People who know me personally will understand why I find this so awesome. It’s called “Let Us Now Praise Awesome Dinosaurs,” and it’s by Leonard Richardson, published in Strange Horizons. It’s one of the funniest things I’ve read in recent memory:
“Don’t guilt me! I love Cass like my sister who’s a different species for some reason. My half-sister. So, I’m putting in the legwork to find out who’s behind this. I did a web search for ‘I hate dinosaurs’ and it’s either the radical birdwatchers or the young-earth creationists.”
“I’ll tell you who’s behind it,” said Entippa. “Some idiot built an unsafe vehicle and another idiot named Cass signed off on it. She’s got carnosaur entitlement syndrome. People get hurt and everyone says ‘Oh, how could this have happened’ and it happened because carnosaurs think they own the world.”
“You’re neglecting the important point, which is, birdwatchers.”
“I never realized the depths of their hate, Entippa. One faction that considers us birds, fit only to be watched. And another faction that considers us mere lizards, beneath their notice!”
This story is such a wild ride to read. It makes me want to use exclamation points. Dinosaurs from Mars! Dinosaurs on motocross bikes! Incredibly fun story, and with a pointed ending that makes it matter.
P.S. Leonard Richardson was one of the editors of Thoughtcrime Experiments, which I spent a great deal of time on this blog obsessing about.
P.P.S. In a truly awesome juxtoposition, Strange Horizons published Richardson’s story alongside Brian Trent’s article, “Was There Ever a Dinosaur Civilization?” which I haven’t had a chance to read yet, but certainly will.
I’m fascinated by the appendix to the new Thoughtcrime Experiments anthology. You heard that right. I said appendix. The anthology was a high-quality hobby effort put together at considerable time and expense by Leonard Richardson and Sumana Harihareswara. The appendix, called “How to Do This and Why” details the entire process they went through to make the anthology, and gives a bunch of interesting stats about submissions. It’s got budget information, procedures, and there’s a sample contract in appendix B.
I think this is essential reading for anyone interested in publishing today. Beyond its obvious value to those considering putting together an anthology or webzine, it provides a lot of insight useful to writers:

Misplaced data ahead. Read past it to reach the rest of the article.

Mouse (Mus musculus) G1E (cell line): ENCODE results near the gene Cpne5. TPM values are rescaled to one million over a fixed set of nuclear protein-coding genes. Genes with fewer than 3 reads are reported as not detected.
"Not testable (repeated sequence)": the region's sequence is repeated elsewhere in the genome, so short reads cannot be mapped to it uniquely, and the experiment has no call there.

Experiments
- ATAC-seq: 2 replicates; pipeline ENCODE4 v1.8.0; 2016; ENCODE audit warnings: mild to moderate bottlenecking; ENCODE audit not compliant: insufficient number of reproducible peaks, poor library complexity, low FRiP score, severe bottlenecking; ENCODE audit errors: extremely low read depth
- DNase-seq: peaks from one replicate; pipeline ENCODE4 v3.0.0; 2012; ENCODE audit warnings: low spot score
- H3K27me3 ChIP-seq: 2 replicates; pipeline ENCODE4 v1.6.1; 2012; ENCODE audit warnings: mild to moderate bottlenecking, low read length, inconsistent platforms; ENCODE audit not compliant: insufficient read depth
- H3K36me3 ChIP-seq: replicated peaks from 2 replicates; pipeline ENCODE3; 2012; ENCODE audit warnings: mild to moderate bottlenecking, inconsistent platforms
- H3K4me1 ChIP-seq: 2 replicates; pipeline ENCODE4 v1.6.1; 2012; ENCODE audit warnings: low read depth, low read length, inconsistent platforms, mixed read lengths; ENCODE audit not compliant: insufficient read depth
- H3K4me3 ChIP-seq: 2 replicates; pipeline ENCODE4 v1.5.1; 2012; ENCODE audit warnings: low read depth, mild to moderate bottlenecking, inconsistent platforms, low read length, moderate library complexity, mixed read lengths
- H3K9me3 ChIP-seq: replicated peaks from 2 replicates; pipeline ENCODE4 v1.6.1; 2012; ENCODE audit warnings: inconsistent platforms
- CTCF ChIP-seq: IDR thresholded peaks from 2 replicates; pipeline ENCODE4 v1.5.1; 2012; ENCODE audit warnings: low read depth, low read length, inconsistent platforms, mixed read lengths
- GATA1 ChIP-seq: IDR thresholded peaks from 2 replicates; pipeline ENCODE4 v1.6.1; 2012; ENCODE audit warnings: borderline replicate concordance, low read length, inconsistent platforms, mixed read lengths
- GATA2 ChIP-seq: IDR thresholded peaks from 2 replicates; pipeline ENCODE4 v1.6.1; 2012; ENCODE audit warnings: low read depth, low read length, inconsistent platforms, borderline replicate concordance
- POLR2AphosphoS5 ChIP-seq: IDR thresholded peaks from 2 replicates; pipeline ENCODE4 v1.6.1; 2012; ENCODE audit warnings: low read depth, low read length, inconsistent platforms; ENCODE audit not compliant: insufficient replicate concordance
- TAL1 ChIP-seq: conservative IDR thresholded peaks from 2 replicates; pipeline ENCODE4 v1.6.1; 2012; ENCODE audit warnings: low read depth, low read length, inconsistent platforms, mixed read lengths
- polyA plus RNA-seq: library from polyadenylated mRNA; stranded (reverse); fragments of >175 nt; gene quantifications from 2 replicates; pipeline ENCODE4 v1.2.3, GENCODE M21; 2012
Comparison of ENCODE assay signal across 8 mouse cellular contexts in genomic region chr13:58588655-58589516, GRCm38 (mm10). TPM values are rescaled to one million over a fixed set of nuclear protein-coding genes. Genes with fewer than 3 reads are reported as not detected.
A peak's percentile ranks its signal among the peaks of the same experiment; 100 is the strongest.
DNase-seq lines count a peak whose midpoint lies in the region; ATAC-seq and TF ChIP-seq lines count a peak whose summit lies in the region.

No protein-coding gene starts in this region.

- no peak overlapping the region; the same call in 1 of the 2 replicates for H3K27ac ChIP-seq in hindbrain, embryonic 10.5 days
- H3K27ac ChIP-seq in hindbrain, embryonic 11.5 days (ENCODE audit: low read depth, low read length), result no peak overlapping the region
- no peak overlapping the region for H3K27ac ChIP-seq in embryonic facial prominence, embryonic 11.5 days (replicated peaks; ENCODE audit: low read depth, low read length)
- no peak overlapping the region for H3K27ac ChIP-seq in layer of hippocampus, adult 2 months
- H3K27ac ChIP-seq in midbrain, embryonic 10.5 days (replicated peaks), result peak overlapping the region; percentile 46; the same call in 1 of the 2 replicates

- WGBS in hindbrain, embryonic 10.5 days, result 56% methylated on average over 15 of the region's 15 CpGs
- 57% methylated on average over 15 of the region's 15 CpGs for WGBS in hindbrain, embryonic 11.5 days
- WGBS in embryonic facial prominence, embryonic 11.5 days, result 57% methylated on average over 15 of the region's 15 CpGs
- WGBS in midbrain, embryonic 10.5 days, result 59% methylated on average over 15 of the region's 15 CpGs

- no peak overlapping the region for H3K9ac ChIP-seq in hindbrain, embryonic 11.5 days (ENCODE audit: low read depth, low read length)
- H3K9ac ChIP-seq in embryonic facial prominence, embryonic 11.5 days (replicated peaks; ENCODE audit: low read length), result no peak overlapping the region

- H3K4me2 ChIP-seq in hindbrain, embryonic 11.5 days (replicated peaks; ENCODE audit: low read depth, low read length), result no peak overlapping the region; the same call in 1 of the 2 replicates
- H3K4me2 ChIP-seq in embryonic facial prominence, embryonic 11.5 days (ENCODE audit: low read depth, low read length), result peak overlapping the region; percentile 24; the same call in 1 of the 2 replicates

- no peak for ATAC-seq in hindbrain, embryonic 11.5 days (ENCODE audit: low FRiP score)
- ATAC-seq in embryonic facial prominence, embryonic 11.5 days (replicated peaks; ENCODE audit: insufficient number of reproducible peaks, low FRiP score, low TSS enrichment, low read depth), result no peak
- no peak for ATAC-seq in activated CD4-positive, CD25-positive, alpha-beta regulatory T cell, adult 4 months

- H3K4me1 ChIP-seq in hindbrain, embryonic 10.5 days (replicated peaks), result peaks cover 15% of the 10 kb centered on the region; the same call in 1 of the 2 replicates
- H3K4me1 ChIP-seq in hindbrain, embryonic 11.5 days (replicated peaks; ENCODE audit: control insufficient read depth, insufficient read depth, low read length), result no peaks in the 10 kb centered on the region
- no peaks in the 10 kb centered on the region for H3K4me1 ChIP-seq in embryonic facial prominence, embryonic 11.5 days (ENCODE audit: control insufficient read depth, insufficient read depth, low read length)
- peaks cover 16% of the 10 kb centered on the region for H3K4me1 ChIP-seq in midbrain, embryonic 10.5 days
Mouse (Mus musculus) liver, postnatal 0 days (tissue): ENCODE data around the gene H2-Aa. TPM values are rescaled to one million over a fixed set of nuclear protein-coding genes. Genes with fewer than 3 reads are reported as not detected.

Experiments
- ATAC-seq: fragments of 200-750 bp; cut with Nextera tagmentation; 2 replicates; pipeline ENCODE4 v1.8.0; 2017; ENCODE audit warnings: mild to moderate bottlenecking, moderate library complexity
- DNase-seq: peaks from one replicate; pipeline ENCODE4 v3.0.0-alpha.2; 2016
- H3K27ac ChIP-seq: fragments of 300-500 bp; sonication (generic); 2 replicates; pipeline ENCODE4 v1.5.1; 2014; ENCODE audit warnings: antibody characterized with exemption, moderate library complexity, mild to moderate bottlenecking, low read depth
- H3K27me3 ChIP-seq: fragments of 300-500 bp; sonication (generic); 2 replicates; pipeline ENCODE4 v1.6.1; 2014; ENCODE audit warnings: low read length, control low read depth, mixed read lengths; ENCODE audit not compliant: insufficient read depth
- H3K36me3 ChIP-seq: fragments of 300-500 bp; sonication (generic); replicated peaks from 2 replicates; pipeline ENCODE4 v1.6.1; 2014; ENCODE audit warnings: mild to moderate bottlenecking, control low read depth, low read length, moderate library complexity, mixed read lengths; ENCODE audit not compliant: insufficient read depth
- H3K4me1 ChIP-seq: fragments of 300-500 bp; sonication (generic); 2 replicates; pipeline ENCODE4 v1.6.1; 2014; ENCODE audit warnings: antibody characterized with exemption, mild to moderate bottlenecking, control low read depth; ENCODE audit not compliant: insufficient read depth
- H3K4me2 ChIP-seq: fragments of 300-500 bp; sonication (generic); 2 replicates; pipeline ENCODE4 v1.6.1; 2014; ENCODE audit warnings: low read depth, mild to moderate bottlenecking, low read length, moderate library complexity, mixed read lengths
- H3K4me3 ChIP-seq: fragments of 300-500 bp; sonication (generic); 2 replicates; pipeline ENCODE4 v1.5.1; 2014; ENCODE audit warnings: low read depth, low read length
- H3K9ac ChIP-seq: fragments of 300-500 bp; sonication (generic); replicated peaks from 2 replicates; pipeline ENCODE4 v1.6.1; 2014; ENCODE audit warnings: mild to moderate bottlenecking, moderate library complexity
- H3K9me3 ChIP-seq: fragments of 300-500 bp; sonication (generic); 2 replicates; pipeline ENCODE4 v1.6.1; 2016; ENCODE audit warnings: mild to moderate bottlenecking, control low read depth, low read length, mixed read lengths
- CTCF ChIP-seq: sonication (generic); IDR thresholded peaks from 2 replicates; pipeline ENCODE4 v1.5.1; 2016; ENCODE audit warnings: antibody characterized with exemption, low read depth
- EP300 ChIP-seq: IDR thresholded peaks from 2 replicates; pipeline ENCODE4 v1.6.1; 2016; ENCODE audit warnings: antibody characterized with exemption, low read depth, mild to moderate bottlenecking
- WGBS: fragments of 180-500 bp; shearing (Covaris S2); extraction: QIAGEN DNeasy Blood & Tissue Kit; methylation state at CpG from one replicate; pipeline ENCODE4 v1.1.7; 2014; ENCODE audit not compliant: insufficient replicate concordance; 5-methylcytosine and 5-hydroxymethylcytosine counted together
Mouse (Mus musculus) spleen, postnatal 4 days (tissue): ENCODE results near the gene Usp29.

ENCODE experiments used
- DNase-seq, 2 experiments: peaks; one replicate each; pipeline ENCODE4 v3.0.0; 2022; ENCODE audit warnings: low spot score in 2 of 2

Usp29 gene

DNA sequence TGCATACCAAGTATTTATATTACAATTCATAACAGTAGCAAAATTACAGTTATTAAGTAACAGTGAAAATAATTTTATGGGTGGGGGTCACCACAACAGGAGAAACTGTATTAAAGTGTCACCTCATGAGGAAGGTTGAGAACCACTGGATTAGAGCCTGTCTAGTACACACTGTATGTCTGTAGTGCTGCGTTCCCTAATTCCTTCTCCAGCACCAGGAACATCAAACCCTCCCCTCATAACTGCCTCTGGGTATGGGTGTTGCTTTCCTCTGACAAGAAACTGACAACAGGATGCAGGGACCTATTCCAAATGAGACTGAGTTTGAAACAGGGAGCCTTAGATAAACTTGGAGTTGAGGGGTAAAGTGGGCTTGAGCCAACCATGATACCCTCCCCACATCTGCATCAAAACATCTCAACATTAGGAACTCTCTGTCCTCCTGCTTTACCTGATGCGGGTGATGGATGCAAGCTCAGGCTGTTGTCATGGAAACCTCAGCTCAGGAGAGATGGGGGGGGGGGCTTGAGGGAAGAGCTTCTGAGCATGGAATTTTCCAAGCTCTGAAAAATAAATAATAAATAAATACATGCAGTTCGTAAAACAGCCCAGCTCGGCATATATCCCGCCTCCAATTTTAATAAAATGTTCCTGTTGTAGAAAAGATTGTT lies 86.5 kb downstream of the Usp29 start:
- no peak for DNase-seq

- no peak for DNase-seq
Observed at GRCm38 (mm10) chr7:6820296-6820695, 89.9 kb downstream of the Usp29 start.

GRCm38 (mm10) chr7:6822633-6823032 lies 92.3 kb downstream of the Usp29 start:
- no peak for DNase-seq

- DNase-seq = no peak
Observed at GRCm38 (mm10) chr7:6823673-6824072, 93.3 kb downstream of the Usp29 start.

If you listen to editors complain about unsolicited submissions, you’ll get the impression that pretty much everything that comes into the slush pile is terrible. That simply writing a grammatical story with a plot puts you in the upper half of the slush pile.
This makes beginning writers feel good, and in fact our experience shows the upper-half thing to be true, but it’s an illusion. A story that’s better than 80% of the slush gets rejected. You can’t shoot for the upper half of the slush pile, you have to shoot for the top five percent.
Every story needs an editor to champion it. One thing we conclude from this experiment is that there aren’t enough editors. We were able to temporarily become editors and scoop a lot of great stories out of the slush pile.
It’s well known that there’s an oversupply of stories relative to readers. That’s why rates are so low. Our experiment shows that there’s an oversupply of stories relative to editors. By picking up this anthology you’ve done what you can to change the balance of readers to stories. I wrote this appendix to show that you’ve also got the power to change the balance of editors to stories.
Now that I’ve geeked out about this anthology’s procedures, I plan to check out the stories…